“Already among the private nonprofits eligible for FEMA’s aid are community centers, and FEMA’s definition of community centers are places where people gather to engage in educational and social and enrichment activities,” Diament said. “FEMA then decided on its own that if those activities are done in a house of worship, they are not eligible. What we are seeking to legislate is government neutrality and equal treatment.”
Rep. Grace Meng (D-N.Y.), whose congressional district includes much of the borough of Queens, co-sponsored the bill with Rep. Chris Smith (R-N.Y.). In an interview, Meng said she co-sponsored the bill because some 200 institutions in the New York-New Jersey region had been devastated but were still providing critical relief for neighbors.
“They were one of the first ones to open up their doors and feed people at the same time their electricity was out or their floors were ruined,” Meng told JTA.
The Orthodox Union has estimated that some 60 to 70 synagogues in New York and New Jersey of all denominations have been affected.
Rep. Jerrold Nadler (D-N.Y.), whose district covers much of Manhattan and parts of Brooklyn, vociferously opposes the bill, which he said would amount to government funding of religion.
“This bill would direct federal taxpayer dollars to the reconstruction of houses of worship,” Nadler said in remarks quoted by NY1, a cable news channel. “The idea that taxpayer money can be used to build a religious sanctuary or an altar has consistently been held unconstitutional.”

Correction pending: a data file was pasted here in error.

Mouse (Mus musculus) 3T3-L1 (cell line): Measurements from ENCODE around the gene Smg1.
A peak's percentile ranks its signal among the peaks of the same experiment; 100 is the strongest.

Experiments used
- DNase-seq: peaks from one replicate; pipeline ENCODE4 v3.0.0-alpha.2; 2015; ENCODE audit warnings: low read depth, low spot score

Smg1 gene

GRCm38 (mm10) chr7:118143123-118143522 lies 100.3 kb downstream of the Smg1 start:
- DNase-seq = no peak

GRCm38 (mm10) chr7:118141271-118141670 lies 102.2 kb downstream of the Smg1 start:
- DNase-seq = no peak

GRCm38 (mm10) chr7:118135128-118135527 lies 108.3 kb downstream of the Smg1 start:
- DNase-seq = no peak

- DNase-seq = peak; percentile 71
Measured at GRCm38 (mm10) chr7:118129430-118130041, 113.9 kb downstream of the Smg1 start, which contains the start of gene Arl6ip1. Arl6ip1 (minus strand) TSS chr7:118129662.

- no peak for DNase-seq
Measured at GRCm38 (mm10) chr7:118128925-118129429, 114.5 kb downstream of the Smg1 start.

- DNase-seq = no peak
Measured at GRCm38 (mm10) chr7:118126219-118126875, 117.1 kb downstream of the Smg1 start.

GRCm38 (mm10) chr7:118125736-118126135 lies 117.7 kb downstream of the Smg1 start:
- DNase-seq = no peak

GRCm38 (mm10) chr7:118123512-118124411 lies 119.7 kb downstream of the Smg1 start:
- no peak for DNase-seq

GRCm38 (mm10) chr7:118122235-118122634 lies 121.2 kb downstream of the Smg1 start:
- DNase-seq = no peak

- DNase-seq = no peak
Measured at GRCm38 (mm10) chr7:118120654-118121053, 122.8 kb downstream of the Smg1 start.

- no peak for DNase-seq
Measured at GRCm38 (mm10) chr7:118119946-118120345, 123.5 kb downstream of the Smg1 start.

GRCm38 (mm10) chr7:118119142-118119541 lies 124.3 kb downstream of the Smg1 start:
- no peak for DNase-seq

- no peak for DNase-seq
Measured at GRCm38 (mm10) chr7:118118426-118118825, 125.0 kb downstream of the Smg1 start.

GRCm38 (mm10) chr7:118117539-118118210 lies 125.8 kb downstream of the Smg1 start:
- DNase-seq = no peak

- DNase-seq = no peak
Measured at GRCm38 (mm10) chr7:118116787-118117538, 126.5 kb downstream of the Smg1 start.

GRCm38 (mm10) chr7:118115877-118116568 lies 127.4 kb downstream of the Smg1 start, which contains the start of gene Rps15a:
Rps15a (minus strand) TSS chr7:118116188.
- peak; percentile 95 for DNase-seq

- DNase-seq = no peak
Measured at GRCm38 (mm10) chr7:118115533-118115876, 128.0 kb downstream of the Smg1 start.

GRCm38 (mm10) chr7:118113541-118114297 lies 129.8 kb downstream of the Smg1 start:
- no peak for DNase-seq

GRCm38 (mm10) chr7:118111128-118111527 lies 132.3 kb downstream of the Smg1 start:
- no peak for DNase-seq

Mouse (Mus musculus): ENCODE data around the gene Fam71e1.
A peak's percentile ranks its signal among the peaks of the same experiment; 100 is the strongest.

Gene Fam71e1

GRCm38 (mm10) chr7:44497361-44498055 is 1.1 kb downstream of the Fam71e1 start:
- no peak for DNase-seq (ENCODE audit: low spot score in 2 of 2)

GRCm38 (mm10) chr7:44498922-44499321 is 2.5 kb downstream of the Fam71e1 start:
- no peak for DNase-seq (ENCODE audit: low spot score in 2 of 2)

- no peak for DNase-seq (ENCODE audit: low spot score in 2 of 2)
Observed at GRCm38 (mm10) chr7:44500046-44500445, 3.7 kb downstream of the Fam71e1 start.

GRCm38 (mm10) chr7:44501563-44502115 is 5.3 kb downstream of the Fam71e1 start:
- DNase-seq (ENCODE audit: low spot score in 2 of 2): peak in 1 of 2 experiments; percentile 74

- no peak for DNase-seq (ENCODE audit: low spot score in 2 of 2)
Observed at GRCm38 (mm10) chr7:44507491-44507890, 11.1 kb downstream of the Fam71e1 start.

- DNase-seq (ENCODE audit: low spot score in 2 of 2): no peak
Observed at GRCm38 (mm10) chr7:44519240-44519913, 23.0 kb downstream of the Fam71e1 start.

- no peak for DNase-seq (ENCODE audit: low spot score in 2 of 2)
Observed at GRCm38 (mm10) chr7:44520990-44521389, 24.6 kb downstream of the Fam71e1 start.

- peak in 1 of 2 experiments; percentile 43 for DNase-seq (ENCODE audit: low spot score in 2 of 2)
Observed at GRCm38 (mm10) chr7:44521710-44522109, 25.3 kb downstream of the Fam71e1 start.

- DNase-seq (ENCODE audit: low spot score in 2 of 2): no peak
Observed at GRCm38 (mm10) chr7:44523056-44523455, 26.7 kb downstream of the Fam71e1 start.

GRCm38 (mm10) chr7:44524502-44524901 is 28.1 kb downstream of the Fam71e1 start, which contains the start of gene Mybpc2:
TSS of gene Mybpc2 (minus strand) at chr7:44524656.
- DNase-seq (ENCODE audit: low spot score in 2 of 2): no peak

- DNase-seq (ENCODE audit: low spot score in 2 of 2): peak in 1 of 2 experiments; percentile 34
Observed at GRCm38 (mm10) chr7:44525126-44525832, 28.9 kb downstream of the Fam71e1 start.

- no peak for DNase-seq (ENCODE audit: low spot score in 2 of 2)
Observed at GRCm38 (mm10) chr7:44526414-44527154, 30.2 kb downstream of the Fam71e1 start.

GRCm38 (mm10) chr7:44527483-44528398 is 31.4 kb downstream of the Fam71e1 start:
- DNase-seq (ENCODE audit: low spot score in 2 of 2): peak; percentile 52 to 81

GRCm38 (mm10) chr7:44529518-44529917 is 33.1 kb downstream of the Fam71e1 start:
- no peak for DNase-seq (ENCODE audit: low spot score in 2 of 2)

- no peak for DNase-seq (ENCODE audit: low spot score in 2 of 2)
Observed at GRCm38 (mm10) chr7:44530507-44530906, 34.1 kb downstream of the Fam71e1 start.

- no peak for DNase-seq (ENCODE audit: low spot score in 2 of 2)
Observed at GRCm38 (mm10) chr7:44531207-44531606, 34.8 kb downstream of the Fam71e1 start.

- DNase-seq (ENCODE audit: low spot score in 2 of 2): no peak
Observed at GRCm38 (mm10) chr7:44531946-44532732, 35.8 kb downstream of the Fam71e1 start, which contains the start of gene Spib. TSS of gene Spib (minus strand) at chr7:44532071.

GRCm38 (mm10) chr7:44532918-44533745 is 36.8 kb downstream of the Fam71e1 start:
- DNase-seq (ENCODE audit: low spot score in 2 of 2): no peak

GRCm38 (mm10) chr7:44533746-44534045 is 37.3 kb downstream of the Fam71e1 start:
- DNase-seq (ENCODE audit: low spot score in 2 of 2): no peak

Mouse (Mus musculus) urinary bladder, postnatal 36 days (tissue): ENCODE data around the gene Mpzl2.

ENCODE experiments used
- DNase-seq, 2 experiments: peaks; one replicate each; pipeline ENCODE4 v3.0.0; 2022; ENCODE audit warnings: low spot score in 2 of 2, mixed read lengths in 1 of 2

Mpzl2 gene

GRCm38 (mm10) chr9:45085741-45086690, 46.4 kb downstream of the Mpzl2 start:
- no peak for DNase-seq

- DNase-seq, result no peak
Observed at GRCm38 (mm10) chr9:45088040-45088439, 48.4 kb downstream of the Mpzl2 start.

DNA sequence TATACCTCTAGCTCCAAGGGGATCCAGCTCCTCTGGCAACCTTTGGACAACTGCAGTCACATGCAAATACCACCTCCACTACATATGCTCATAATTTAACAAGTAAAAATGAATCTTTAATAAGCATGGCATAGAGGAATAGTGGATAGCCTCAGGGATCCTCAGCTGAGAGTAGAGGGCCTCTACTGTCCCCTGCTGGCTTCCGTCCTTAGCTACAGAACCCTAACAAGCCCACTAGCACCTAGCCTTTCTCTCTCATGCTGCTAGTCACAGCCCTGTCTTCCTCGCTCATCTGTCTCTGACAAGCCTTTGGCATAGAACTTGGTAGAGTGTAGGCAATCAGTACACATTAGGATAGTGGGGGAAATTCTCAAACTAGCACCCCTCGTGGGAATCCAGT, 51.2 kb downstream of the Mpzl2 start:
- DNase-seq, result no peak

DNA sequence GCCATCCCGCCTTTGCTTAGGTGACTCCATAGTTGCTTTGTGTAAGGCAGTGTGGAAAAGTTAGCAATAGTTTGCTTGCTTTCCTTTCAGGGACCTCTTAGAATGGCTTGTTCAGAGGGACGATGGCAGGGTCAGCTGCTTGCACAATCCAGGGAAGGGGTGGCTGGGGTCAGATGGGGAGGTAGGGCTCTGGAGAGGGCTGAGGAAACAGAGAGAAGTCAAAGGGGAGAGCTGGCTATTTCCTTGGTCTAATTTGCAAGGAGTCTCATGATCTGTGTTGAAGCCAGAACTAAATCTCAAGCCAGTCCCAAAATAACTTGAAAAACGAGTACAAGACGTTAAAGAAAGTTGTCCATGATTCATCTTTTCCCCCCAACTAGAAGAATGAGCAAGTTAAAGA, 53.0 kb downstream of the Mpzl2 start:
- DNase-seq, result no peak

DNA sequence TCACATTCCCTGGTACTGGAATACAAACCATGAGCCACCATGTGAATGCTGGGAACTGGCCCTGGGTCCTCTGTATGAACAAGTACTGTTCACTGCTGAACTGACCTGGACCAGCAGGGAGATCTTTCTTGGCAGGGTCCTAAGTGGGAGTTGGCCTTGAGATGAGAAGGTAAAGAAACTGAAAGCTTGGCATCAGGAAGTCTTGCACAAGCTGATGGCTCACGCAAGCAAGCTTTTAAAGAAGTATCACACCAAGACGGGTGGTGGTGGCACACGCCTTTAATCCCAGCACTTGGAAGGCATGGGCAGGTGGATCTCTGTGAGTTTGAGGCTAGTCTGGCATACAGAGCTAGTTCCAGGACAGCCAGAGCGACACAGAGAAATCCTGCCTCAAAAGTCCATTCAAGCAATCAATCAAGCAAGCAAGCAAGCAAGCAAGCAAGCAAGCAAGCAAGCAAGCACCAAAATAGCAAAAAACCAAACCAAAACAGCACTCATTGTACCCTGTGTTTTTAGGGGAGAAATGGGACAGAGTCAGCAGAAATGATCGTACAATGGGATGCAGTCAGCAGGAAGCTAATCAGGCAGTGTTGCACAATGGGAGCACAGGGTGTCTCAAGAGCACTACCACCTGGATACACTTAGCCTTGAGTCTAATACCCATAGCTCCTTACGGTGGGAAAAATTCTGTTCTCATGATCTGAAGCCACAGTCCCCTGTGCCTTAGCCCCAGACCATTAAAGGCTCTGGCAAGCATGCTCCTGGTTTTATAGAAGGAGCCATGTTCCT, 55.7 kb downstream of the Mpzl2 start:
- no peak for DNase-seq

Those concerns were echoed by the ADL in its statement issued Jan. 4.
“Houses of worship are special — not like other nonprofits and not like other buildings,” it said. “They receive special constitutional protections from government interference, special tax-exempt benefits for contributions and have special restrictions that prohibit direct public funding.”
Such concerns, also expressed by the American Civil Liberties Union, are misplaced, according to Marc Stern, AJC’s associate general counsel. He noted FEMA-directed relief for a church damaged in the 1995 Oklahoma City bombing of a neighboring federal building, as well as relief for a Jewish day school hit in the 2001 Seattle earthquake.
“The ACLU-ADL position is a little bit odd,” he said. “You can pay for rebuilding a zoo, but houses of worship are not eligible.”
FEMA in its briefing for lawmakers said the precedents cited by Stern and others do not hold in this case. In the Oklahoma City case, the agency said, the congressional appropriation made it clear that the funding for the damaged church was a one-time exception. In the Seattle case, the money was applied to a school, not a house of worship.
“In contrast, a house of worship such as a synagogue is not an educational facility, nor does it fall within one of the other categories of facility specifically listed” under prior law, FEMA said.
Meng said FEMA easily could assess whether a house of worship was seeking funds to advance religion or to provide a community service in the same way it assesses whether homeowners are eligible.